TURN URGES FEDERAL RECEIVER FOR PG&E

For Immediate Release from TURN, The Utility Reform Network

TURN URGES FEDERAL RECEIVERSHIP FOR PG&E

Wednesday, January 30, San Francisco–TURN Executive director Mark Toney urges the  federal judge overseeing PG&E’s criminal probation to place the company in federal receivership in an Op Ed published in today’s San Francisco Chronicle.   Judge Alsup has called PG&E on the carpet due to its continuing pattern of negligence, and is expected to impose new conditions on the convicted felon.  Federal courts have placed the California State Prisons and the Oakland Police Department under receivership; like those institutions PG&E is in desperate need of more effective oversight.

 

Unlike a bankruptcy court, where the focus is creditors, a criminal court could exert enormous power over critical safety operations at PG&E,” Toney said.     “With PG&E expected to face new charges for negligent tree trimming and falsifying safety records, it is obvious that more needs to be done to stop the criminal behaviors the company was convicted of for its fatal and avoidable pipeline explosion in San Bruno.”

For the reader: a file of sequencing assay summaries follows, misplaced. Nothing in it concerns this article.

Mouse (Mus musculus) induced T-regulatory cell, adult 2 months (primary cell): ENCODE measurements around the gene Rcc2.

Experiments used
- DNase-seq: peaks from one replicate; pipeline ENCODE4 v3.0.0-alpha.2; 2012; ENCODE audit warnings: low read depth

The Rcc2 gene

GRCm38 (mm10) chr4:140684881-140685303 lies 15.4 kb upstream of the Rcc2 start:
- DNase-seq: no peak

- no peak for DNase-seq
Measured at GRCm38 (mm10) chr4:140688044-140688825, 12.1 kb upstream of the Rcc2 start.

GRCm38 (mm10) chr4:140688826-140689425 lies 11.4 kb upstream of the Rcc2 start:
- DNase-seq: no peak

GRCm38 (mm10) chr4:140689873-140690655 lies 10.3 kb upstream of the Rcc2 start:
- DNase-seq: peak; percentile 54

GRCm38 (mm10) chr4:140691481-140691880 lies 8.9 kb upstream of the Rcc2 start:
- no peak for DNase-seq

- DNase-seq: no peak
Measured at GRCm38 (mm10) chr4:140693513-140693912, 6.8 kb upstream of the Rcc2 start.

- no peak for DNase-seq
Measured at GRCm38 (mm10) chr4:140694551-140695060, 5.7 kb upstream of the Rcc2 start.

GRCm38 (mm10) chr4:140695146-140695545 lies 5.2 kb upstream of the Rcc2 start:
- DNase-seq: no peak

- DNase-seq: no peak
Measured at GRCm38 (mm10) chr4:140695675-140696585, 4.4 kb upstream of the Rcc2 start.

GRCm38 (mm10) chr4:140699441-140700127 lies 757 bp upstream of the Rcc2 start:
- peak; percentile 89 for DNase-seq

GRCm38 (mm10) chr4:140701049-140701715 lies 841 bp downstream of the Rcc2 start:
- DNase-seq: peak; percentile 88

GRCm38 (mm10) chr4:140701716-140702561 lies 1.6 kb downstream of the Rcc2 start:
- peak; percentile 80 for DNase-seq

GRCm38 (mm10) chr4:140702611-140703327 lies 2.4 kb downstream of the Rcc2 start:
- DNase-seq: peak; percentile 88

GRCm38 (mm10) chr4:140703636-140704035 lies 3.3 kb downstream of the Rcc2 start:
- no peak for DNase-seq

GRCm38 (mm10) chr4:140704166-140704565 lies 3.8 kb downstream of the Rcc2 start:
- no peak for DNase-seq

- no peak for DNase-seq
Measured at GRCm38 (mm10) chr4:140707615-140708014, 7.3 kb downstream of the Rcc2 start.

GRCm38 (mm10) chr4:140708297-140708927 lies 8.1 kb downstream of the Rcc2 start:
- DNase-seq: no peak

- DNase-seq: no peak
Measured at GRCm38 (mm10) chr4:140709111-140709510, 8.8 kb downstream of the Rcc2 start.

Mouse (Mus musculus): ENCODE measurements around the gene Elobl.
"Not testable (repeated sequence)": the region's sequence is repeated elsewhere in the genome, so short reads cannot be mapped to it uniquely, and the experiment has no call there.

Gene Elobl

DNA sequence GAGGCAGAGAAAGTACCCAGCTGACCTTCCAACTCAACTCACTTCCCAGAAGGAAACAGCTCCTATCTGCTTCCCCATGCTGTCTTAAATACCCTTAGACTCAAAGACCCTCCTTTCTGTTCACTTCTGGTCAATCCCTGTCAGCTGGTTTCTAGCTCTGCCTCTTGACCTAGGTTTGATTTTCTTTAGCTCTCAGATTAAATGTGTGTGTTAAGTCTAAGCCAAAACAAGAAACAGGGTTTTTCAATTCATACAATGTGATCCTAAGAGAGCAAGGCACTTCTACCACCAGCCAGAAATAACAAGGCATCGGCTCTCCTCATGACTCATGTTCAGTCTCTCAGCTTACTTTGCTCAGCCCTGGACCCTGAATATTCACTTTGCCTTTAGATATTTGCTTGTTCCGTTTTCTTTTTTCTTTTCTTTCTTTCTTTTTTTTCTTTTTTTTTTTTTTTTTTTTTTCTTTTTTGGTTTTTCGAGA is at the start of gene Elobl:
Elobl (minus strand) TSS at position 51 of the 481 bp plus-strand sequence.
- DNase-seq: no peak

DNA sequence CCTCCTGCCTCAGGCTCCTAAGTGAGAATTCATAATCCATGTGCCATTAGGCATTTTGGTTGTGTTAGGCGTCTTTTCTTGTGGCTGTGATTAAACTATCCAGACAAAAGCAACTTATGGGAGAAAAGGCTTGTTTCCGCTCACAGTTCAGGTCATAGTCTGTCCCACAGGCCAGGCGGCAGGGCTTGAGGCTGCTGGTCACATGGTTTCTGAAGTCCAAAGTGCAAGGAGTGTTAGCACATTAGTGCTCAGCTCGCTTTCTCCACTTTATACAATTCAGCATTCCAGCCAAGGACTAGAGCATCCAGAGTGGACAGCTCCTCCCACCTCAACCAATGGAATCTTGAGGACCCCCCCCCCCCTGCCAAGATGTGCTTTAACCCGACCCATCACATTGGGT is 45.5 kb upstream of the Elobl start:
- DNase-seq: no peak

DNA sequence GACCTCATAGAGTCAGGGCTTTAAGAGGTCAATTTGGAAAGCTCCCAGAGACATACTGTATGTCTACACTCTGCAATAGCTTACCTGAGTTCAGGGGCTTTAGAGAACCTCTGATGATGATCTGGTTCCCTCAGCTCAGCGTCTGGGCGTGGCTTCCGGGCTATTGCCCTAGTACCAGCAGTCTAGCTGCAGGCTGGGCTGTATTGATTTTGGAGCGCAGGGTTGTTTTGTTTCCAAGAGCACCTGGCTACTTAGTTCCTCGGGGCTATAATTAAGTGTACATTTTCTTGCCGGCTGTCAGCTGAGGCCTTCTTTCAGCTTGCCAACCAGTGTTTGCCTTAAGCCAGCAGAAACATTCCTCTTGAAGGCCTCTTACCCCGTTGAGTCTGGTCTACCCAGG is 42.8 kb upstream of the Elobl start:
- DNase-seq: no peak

In a proposed order, Judge Alsup would require PG&E to inspect its entire electrical grid and to cut off power if the company can’t show the lines are safe.  That order may be revised to take into account the practical difficulties of rushing inspections and the dangers of clear cutting and blackouts.  The Judge could also adjust the order in a manner more consistent with the way other felons have been treated.

 

“In the same way that people serving time in prison lose the ability to express their opinions at the ballot box, PG&E, convicted of lying to federal authorities,  should lose political rights,“ Toney said.   “PG&E can be prohibited from making political campaign contributions and should  no longer be authorized to lobby at the state capitol, or the CPUC or anywhere else.”

 

While it may not be physically possible to send a corporation like PG&E to prison, he said,  “the tepid sanctions that have been tried to date have clearly failed to get the attention of PG&E’s Board and top management.  It’s high time to treat the company like the recidivist convict it is, and hopefully put it on the path to rehabilitation.”

 

Full Op Ed here: https://bit.ly/2ScGt2E